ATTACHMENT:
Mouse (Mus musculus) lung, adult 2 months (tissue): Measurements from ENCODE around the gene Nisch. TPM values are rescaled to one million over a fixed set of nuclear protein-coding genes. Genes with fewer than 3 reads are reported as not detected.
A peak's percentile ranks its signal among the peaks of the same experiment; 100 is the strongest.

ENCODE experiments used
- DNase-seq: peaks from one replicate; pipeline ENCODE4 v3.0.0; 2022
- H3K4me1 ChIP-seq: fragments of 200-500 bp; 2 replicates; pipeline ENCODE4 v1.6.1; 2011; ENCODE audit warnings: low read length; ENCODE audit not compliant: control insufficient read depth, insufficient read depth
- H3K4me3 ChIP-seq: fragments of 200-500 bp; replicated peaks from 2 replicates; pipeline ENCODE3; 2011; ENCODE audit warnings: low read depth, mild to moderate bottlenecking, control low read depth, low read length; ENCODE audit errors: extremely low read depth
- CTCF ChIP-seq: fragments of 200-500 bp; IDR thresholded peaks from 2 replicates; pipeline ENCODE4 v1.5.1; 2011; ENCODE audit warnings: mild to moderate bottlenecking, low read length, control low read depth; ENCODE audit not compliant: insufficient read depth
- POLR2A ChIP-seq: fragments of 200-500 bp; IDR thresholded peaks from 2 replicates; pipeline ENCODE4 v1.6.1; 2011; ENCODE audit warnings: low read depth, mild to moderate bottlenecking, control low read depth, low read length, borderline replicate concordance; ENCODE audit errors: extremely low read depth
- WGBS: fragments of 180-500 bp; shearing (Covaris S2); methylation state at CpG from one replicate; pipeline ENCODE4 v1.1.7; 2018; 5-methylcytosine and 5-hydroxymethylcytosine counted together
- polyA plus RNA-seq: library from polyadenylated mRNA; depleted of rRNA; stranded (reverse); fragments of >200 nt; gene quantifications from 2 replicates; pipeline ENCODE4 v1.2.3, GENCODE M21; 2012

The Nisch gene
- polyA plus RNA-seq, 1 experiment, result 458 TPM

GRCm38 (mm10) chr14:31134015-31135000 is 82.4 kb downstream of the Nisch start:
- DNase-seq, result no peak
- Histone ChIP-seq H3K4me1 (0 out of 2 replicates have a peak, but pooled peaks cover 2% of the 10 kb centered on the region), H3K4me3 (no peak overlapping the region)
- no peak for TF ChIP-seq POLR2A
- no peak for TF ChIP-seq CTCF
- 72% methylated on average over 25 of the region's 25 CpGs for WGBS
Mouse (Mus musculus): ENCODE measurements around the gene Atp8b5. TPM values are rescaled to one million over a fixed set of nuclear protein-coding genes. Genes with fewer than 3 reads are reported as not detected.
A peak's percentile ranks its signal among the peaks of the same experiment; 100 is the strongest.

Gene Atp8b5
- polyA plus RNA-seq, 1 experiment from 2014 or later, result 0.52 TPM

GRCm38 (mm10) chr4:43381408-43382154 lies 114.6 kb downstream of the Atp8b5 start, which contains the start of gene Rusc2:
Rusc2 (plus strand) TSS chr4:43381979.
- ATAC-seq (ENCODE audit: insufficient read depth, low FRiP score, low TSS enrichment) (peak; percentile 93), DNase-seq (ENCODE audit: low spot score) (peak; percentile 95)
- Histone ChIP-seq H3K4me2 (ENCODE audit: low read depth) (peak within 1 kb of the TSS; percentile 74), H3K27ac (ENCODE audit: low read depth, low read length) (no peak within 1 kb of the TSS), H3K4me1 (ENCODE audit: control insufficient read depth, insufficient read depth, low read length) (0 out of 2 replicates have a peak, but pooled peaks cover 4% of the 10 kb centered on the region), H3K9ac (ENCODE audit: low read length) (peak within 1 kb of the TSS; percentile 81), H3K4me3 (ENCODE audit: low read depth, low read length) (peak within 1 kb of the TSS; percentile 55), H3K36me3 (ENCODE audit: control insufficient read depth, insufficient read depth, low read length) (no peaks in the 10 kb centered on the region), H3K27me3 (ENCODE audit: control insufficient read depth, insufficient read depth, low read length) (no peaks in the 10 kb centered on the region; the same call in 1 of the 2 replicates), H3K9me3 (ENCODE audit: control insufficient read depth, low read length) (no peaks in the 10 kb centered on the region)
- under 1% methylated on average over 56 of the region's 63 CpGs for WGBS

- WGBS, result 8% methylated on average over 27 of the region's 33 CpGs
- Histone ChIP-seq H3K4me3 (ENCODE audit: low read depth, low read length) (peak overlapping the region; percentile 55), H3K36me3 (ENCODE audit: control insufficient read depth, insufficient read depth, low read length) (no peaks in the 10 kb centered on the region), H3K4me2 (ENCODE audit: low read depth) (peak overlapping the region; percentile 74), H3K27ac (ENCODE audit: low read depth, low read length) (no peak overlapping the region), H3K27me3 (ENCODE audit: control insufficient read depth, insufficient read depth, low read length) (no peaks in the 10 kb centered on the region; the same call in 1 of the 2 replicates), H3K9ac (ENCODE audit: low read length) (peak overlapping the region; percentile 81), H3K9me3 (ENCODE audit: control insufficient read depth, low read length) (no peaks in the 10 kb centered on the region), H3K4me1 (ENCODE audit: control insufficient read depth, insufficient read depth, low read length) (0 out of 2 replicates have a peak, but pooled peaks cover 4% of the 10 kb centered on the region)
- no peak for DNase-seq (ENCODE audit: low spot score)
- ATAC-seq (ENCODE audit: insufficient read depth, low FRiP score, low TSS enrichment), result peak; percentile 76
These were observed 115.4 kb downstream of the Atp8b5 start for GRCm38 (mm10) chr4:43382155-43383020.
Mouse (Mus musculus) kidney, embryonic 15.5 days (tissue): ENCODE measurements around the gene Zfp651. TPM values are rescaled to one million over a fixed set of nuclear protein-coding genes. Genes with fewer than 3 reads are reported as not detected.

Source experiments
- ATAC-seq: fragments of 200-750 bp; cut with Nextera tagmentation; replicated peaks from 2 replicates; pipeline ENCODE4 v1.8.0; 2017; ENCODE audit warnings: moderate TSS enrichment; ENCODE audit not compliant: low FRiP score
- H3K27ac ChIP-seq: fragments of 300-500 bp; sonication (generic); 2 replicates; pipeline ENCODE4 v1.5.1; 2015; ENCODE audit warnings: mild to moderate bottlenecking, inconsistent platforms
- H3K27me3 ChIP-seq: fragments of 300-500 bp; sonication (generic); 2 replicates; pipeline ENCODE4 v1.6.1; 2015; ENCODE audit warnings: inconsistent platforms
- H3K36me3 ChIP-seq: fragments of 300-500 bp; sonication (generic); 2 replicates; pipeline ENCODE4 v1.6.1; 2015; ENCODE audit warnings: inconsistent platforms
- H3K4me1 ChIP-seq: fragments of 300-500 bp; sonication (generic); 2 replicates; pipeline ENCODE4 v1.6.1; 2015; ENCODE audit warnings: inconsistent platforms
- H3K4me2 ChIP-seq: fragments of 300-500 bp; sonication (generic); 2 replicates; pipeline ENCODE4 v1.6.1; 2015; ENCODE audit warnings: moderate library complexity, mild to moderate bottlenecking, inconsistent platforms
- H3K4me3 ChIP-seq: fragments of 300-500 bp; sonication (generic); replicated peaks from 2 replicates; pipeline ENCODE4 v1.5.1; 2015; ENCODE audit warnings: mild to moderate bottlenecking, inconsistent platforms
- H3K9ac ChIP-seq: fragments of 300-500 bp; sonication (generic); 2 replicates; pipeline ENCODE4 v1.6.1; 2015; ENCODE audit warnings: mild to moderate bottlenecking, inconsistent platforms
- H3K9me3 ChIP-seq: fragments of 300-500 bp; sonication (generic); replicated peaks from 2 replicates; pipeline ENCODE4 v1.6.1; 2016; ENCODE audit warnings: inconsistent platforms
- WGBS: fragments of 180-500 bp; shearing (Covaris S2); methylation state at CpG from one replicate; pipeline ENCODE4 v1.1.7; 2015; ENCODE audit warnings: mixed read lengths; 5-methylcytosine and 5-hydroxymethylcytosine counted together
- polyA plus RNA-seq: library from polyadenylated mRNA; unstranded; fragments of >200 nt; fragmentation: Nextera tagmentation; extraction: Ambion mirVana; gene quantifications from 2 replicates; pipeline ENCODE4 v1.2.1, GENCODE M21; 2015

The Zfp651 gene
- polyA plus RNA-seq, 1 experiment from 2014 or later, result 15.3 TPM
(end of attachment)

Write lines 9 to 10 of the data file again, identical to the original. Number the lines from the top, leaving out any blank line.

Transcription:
- WGBS: fragments of 180-500 bp; shearing (Covaris S2); methylation state at CpG from one replicate; pipeline ENCODE4 v1.1.7; 2018; 5-methylcytosine and 5-hydroxymethylcytosine counted together
- polyA plus RNA-seq: library from polyadenylated mRNA; depleted of rRNA; stranded (reverse); fragments of >200 nt; gene quantifications from 2 replicates; pipeline ENCODE4 v1.2.3, GENCODE M21; 2012